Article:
Morning briefing: WTO ruling expected in Boeing dispute, U.K. unemployment claims rose unexpectedly
California Gov. Arnold Schwarzenegger with Hyundai-Kia Automotive Group chairman Chung Mong-koo (left) and an officer from South Korea's Ministry of Land, Transport and Maritime Affairs.
(Photo Credit: Reuters/Yonhap)
1. Japan intervened in the currency market for the first time in six years, buying dollars to stop the surge of the yen, which is at a 15-year-high and hurting exporters like Sony.
2. The World Trade Organization is expected to issue a preliminary ruling regarding the dispute between the European Union and the United States over multi-billion-dollar U.S. government support for Boeing.
3. The European Commission published draft rules on trading of derivatives and short-selling, saying these financial vehicles operate in "Wild West territory."
4. The annual inflation rate in the 16-country euro zone dipped in August, the European Union's Eurostat statistics agency said Wednesday.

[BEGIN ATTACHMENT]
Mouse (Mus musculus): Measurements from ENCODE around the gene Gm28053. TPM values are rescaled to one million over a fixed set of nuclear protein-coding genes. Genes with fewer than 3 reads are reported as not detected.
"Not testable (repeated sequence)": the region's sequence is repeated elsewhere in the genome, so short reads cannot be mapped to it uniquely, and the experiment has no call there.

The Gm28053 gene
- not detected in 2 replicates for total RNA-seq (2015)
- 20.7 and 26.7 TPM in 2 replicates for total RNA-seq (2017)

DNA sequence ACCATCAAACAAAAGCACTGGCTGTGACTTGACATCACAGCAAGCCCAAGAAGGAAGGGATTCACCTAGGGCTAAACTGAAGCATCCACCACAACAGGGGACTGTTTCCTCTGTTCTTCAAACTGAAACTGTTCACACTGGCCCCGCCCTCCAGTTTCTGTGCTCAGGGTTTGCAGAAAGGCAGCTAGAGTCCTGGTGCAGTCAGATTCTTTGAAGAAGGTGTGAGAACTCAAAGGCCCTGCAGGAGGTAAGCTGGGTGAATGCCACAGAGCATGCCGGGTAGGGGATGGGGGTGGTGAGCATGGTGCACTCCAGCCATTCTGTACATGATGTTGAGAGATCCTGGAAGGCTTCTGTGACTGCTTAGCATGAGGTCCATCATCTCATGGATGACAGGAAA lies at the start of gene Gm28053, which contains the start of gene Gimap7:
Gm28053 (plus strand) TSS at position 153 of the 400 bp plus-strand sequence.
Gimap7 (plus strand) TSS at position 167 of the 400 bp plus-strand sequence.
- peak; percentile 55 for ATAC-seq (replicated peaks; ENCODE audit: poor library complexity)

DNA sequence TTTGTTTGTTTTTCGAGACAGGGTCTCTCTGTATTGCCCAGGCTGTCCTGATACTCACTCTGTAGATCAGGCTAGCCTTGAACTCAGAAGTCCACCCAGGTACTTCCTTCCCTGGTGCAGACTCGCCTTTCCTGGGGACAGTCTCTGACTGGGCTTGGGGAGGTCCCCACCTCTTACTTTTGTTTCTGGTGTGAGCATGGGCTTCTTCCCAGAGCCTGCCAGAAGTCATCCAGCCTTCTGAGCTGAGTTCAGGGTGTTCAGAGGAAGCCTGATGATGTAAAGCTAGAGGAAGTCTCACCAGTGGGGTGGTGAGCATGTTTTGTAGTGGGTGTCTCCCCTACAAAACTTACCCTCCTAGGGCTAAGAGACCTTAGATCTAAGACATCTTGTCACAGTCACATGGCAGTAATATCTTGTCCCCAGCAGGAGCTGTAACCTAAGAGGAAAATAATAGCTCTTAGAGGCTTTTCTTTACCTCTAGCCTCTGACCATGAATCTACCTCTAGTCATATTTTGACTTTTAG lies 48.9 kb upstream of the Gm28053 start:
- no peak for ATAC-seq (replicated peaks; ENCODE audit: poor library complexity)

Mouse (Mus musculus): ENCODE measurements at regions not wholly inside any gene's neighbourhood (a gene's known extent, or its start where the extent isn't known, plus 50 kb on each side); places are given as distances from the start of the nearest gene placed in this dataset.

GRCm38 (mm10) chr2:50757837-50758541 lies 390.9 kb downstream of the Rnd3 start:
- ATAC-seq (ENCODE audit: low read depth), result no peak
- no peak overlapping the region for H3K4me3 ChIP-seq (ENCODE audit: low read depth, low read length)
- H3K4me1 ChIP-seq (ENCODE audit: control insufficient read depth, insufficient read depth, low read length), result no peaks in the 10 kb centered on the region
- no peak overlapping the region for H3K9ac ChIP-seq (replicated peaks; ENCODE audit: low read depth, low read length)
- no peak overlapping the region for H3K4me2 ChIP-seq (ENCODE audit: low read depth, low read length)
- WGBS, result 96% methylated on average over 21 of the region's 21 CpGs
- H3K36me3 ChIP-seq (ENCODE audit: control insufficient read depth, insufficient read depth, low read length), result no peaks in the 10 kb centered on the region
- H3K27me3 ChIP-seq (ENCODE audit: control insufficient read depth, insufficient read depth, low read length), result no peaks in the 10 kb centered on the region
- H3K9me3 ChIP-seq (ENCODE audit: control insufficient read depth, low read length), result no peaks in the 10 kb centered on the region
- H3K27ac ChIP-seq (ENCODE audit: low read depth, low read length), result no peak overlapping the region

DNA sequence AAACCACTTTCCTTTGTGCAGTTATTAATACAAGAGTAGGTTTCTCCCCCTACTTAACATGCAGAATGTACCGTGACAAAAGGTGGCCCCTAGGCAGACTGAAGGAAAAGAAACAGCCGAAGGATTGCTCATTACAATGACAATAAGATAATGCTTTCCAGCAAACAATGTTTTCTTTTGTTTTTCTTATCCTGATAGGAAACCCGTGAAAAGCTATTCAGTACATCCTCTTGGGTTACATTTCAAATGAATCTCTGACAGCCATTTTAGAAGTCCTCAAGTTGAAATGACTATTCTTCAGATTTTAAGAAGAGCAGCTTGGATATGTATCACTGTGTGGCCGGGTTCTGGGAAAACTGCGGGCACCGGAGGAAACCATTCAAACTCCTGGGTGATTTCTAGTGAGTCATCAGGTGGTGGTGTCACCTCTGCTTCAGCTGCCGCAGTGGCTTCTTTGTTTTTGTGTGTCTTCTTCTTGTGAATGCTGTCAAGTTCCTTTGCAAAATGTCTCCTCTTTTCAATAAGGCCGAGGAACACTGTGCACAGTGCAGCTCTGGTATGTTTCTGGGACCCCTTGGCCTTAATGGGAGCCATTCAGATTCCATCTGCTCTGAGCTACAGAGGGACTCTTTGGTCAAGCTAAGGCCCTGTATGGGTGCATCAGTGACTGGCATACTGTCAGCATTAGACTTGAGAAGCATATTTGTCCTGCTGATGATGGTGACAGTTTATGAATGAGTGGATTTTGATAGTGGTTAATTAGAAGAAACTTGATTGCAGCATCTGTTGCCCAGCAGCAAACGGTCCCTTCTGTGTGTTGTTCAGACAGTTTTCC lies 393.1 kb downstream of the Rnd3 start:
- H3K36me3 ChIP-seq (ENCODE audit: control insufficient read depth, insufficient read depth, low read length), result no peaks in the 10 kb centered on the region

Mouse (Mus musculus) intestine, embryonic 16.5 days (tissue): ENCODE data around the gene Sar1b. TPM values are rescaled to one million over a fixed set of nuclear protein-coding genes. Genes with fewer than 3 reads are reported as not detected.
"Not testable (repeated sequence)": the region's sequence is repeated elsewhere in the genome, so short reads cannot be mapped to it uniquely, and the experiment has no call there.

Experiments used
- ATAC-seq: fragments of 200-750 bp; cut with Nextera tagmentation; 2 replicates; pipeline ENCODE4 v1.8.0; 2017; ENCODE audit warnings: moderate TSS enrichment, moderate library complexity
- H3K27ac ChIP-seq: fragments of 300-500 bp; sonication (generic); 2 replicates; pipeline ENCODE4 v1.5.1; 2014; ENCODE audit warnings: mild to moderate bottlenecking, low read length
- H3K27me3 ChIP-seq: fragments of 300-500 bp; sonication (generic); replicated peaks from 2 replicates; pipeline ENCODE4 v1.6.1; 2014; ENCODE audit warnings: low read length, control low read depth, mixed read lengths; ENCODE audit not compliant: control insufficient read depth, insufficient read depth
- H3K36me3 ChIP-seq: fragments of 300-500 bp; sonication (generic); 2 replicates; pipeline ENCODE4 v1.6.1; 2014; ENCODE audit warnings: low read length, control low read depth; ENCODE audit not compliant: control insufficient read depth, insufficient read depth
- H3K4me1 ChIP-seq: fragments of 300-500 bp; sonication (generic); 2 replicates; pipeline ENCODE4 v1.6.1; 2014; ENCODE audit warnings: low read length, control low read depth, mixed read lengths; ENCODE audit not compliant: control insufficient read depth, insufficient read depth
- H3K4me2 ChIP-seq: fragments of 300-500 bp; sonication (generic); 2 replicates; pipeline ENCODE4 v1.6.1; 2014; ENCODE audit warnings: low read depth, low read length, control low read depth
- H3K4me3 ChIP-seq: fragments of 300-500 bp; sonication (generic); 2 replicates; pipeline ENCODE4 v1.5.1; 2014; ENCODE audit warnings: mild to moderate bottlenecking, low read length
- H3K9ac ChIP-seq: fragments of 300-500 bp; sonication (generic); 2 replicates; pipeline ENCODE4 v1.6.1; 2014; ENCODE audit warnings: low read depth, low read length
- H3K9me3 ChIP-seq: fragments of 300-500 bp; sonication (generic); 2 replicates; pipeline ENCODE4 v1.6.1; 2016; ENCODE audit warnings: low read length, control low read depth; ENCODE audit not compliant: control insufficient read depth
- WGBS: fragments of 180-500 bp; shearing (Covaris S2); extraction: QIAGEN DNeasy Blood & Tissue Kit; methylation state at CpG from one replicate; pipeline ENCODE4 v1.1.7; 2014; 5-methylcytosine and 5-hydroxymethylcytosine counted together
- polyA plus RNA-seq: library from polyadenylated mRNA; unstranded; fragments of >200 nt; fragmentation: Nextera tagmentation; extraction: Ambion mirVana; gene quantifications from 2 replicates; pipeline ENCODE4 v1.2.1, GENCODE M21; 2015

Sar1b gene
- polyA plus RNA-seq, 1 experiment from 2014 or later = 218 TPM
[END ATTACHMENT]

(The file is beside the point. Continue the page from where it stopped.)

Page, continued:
5. Unemployment claims in the U.K. rose unexpectedly in August for the first time since January, data from the Office of National Statistics showed Wednesday. The unemployment rate fell by 0.1 percent to 7.8 percent in the three months until July.
6. German prosecutors confirmed they an investigation into whether Deutsche Telekom's CEO and other company executives pressured government officials in Macedonia to shut competitors out of the market.
7. Greece warned it would likely miss its target for increasing government revenue this year.
8. Foreign investment in China slowed in August, the government reported. It rose 1.4 percent from a year earlier to $7.6 billion but that was down from July's 29.2 percent jump.
9. Speaking in Seoul, California Gov. Arnold Schwarzenegger (R)urged the U.S. Congress to ratify pending free trade agreements with South Korea, Panama and Colombia, saying that they are vital to the Obama administration's goal of doubling exports in the next five years.
10. BP's departing boss Tony Hayward will sit for questions from U.K. lawmakers about the Gulf of Mexico oil spill and whether the country's offshore oil safety rules need to be modified.